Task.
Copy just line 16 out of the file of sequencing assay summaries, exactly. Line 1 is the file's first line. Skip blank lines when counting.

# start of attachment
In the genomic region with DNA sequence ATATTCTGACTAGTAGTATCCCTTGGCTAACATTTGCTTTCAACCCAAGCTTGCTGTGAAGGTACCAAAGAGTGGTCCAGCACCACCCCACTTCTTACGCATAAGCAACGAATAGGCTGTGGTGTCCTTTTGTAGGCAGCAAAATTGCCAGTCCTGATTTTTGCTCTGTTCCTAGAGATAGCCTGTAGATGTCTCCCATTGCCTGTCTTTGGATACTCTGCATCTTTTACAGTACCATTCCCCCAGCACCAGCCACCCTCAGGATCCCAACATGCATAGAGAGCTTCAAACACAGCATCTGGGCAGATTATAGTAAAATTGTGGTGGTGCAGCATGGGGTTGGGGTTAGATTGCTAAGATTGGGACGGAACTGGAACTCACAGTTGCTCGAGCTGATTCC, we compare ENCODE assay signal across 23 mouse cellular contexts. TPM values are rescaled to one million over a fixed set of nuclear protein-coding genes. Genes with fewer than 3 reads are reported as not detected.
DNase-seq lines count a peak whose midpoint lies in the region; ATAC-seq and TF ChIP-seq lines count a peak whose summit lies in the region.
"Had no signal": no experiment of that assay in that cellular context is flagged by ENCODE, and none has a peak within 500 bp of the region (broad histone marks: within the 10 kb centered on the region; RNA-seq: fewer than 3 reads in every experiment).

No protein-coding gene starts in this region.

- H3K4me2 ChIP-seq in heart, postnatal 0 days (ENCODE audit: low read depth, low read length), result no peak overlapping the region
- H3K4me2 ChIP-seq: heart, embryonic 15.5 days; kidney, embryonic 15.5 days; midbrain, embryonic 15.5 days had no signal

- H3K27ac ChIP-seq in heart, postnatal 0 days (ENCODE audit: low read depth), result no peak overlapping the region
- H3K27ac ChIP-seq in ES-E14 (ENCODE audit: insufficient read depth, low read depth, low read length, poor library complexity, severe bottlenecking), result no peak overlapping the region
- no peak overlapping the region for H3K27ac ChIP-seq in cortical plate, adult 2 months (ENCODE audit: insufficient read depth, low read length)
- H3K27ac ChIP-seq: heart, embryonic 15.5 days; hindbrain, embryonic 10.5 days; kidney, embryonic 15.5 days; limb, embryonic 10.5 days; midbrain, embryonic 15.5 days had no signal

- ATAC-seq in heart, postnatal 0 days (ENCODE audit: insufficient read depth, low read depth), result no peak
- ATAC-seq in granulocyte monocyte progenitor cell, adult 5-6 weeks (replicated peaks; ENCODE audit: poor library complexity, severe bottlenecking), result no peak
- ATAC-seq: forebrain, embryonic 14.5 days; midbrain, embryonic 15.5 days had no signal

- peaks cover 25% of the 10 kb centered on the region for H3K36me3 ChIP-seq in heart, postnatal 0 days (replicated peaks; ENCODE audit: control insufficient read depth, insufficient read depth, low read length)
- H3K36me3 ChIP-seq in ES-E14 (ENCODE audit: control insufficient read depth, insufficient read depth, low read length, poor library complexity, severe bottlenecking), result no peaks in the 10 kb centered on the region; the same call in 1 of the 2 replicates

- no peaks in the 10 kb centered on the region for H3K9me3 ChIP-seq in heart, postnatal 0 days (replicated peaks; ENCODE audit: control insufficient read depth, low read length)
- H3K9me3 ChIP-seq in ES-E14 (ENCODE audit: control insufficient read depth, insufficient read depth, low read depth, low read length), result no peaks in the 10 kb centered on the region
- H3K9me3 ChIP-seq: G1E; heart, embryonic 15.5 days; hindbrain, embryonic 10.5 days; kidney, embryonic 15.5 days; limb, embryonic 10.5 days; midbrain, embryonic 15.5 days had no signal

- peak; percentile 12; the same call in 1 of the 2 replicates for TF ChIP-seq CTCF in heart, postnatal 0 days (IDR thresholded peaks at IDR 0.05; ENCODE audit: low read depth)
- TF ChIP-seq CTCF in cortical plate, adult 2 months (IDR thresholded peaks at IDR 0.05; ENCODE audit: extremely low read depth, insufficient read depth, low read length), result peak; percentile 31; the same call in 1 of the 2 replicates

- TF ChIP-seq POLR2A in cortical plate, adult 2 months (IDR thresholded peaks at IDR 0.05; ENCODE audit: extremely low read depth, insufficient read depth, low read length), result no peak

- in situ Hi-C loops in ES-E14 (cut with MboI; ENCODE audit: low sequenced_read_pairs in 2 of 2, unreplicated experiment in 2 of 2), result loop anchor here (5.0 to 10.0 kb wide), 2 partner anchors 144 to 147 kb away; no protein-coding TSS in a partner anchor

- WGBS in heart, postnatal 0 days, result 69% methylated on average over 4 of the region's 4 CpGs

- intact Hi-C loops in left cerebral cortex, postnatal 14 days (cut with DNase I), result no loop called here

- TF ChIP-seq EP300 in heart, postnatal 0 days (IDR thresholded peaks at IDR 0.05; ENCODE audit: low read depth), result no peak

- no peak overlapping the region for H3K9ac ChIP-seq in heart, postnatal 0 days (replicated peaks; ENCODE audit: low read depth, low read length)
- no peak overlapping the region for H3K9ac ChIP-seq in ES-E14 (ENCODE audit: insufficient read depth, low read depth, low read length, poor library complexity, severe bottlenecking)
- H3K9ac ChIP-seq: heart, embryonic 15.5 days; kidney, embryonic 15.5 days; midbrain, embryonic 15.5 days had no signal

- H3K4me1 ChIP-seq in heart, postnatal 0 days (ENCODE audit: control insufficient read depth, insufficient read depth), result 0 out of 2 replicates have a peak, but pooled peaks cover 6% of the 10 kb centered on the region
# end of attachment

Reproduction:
- no peaks in the 10 kb centered on the region for H3K9me3 ChIP-seq in heart, postnatal 0 days (replicated peaks; ENCODE audit: control insufficient read depth, low read length)